Vec Surfboards Shapes Each Board to the Surfer and the Wave

Orleans-based Shawn Vecchione crafts bespoke, hand-shaped boards for every kind of rider.

Cape-based surfboard shaper Shawn Vecchione stands beside one of his creations. / Photo by Elizabeth Cecil

Some of New England’s best waves happen in the dead of winter—when there’s snow on the beach and water temperatures peak just above freezing. “It’s harder to be a surf bum here than on the West Coast,” says Shawn Vecchione, founder and owner of Vec Surfboards in Orleans. Big swells do roll in on the Cape, they just don’t come as often as serious surfers might like. “When you’re cooped up in your house, and you’re not surfing every day or every other day, you can go crazy,” he says.

So for years, Vecchione traveled for the swell (and the adrenaline high) he craved. It was during a stint in Hawaii in 1999, working at his cousin’s surfboard factory and chasing big waves, that the native Cape Codder first chose to make a surfboard rather than ride one. He let his friends take an early iteration for a spin. “Watching them rip on it, and bust airs, and get big barrels….I was addicted,” he says. “It made me feel so good that I put that magic carpet ride under their feet.”

From there, Vecchione spent more than a decade bouncing between the East Coast and Hawaii—opening his first surf shop, Boarding House, with a friend here, running his own factory there, making boards for pros, and learning from some of the best surfboard shapers around. He landed back on the Cape for good in 2007 and launched Vec Surfboards, bringing the techniques he’d honed over the years back to New England. “I’m doing everything myself,” Vecchione says of his one-man operation. “I work at my own pace. Every time [a board] goes out, I know how good it is.”

Each board starts with a foam core. He uses a planer to shave it into a defined shape, including the thickness, the rocker (the board’s curve), and the rails (the edges). After shaping comes sanding—and a lot of it. / Photo by Elizabeth Cecil

Dust and resin always find a way to leave the shop with him. “It’s a dirty job,” Vecchione says. / Photo by Elizabeth Cecil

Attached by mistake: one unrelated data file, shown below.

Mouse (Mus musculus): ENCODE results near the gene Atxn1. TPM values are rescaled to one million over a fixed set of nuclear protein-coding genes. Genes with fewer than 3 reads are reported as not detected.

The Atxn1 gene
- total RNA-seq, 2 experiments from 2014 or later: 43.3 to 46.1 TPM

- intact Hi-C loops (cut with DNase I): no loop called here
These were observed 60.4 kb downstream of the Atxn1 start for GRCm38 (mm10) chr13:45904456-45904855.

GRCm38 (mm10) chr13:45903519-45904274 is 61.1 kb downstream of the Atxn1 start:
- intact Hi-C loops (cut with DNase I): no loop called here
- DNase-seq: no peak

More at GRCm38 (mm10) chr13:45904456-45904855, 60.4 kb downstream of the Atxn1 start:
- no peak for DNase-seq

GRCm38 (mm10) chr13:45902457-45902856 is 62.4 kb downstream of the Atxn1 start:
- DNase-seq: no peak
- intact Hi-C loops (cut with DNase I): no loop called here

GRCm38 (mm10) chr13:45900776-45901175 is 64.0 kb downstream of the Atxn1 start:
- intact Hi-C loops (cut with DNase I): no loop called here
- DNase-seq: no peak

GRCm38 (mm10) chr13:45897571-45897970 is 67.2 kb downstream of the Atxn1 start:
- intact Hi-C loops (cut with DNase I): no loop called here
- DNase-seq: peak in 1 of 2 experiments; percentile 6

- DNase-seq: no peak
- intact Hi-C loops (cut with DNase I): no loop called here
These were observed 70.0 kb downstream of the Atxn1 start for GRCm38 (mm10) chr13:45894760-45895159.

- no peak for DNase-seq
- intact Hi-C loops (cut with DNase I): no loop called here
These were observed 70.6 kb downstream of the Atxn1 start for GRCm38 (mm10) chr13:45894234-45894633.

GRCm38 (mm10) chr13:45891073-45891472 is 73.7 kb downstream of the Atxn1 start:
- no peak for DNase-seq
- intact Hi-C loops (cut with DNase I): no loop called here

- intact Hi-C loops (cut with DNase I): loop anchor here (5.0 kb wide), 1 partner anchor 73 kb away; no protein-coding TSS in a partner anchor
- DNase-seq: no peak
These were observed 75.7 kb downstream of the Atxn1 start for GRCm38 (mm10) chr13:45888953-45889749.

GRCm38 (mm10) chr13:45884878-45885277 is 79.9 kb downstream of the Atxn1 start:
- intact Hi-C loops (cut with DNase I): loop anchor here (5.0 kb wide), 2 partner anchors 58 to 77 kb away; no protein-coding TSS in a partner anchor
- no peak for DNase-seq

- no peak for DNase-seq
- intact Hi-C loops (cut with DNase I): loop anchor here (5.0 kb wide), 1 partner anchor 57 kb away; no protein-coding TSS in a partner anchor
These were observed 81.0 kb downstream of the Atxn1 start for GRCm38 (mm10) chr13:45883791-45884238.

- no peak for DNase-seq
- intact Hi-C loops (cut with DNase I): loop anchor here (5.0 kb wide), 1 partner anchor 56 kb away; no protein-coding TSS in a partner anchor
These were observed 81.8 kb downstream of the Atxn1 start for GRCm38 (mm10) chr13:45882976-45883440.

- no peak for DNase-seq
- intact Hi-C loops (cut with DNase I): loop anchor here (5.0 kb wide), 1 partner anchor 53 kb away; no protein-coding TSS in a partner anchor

Vecchione’s boards are on display in his workshop. / Photo by Elizabeth Cecil

The 50-year-old shaper crafts only bespoke boards—because the way he sees it, everyone should ride custom. “If I wasn’t a shaper, I would probably have a hard time going into a shop and [walking out] with something that I know fits me correctly,” he admits. “A custom board, [made by] a shaper that’s really good at sizing the person up to a board and to the surf break, is crucial.”

The smallest details, down to an eighth of an inch or a few degrees on a curve, drastically change the feel of a board and how it performs on a wave. So Vecchione ensures that the design process is personal, starting with a lengthy conversation to fine-tune each surfboard to its user—and more specifically, the exact waves they want to ride. For bigger, barrel-shaped waves (ones that curl over into a tube), a shortboard is best, like Vecchione’s favorite: the 6-foot “Answer” model. For the smaller breaks, you’ll need a longboard, something 9 feet or longer. And in New England, where conditions and swells change like the seasons, you’ll want to have a collection of boards fit to ride every kind of wave that rolls in.

Vecchione preps a surfboard before beginning the two-part process of glassing, or laminating and sealing it. / Photo by Elizabeth Cecil

First, he rolls out a layer of fiberglass cloth across the entire board. / Photo by Elizabeth Cecil

Then Vecchione trims the excess fiberglass to fit. / Photo by Elizabeth Cecil

For surfboards with a little extra style, he adds color directly into the resin (which prevents it from fading in the sun). / Photo by Elizabeth Cecil

Because Vecchione personally hand-shapes and glasses (the process of laminating boards with coats of epoxy resin) 200 to 300 Vec Surfboards a year, the lead time is a little longer than, say, the instant gratification of buying a surfboard off the rack. But it’s the attention to detail that sets his boards apart. “When I make them, I put all my pride into it,” he says. “I like to take my time.”

Though it was the surfing lifestyle—traveling all over the world with other like-minded surf bums and hitting the waves—and not necessarily the work itself that first hooked Vecchione on surfboard shaping, it’s the joy of putting a board under someone’s feet (or his own) that’s kept him in it. It’s also the reason he won’t be retiring from shaping anytime soon. That, and the fact that he can put down his tools to catch a wave whenever the mood strikes. “I feel like it’s kind of a selfish job,” he says. “But I’m putting smiles on a lot of people’s faces and helping a lot of people have fun.”

The final steps involve a second resin “hot coat,” which is spread over the board to seal it before it’s sanded again for a smooth finish. / Photo by Elizabeth Cecil

At Vecchione’s Orleans shop, he crafts boards for both young rippers and older ones alike. / Photo by Elizabeth Cecil

A small detail? Written on every board is its dimensions and Vecchione’s signature. / Photo by Elizabeth Cecil